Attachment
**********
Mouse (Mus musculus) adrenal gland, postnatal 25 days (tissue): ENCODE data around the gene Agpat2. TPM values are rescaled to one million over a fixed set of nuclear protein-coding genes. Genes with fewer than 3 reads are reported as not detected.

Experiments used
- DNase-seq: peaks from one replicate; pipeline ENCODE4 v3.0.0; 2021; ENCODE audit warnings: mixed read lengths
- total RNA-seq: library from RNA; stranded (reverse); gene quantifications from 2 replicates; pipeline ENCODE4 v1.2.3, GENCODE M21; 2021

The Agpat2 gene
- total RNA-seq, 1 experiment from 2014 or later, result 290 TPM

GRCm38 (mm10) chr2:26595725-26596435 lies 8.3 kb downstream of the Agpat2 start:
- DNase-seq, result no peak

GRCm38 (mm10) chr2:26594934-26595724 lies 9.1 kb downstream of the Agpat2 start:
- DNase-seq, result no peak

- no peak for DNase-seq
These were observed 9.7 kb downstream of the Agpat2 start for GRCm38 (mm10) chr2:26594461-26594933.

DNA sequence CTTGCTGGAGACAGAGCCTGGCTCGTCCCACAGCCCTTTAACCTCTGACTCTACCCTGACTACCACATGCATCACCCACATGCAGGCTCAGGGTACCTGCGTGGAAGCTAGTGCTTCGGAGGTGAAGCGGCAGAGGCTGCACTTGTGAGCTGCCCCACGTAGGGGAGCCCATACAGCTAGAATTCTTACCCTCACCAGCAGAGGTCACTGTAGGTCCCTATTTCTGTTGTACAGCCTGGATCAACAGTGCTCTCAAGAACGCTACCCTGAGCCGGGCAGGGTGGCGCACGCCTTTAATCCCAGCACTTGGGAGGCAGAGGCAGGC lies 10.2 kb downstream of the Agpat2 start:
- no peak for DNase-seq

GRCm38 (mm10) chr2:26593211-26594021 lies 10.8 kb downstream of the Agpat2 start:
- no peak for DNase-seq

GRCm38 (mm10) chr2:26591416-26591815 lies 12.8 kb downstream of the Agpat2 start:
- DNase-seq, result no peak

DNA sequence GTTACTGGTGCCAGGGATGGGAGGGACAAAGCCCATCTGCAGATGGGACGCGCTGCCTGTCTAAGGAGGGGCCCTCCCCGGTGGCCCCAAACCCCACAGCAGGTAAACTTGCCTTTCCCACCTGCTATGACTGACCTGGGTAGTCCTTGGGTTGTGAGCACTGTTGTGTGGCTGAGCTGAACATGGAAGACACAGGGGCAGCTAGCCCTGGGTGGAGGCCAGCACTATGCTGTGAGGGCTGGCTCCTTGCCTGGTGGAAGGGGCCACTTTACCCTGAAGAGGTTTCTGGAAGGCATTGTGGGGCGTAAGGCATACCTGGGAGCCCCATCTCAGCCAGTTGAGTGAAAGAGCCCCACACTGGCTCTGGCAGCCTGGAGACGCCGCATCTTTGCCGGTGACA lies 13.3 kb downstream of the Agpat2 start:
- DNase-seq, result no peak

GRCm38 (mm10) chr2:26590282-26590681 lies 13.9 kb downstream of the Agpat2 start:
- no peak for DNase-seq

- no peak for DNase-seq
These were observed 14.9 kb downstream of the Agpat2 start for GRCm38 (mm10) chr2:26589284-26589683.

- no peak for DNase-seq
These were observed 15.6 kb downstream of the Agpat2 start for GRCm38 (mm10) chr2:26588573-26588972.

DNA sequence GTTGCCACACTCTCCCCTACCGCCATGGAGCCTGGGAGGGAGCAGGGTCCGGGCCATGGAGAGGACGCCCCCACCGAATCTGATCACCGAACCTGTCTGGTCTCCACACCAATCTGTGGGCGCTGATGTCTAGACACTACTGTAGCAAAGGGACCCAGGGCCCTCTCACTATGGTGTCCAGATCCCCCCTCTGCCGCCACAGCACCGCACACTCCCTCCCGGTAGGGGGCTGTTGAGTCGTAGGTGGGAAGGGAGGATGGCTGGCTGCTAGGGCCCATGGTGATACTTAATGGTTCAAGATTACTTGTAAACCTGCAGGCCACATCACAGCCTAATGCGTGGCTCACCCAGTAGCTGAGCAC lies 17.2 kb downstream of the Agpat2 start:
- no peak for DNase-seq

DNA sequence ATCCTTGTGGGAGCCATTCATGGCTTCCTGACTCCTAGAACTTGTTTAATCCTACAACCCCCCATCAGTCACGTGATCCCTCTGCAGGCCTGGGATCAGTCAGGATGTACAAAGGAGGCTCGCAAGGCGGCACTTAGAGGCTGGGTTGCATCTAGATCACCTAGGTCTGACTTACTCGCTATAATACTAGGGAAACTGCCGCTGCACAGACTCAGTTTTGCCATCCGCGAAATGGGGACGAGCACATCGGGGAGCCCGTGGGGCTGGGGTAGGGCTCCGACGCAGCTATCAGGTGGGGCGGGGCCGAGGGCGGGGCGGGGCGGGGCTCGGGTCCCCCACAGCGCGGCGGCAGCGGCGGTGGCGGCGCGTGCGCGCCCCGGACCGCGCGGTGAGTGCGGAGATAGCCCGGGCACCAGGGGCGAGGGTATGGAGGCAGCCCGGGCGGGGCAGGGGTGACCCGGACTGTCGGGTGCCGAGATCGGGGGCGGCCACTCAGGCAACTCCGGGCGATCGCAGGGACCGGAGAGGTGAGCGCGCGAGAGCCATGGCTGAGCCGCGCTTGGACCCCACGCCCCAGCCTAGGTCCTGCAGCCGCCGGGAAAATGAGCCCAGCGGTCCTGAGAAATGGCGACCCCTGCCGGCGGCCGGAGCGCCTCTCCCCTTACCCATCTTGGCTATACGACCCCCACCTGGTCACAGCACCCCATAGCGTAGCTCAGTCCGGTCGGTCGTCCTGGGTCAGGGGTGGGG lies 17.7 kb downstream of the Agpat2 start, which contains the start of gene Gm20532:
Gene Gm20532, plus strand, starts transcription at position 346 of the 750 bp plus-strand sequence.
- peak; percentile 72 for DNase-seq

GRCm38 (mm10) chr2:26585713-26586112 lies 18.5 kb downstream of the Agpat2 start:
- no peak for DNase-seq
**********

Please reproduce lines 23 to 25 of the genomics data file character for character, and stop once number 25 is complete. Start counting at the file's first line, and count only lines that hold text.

- no peak for DNase-seq
These were observed 14.9 kb downstream of the Agpat2 start for GRCm38 (mm10) chr2:26589284-26589683.

- no peak for DNase-seq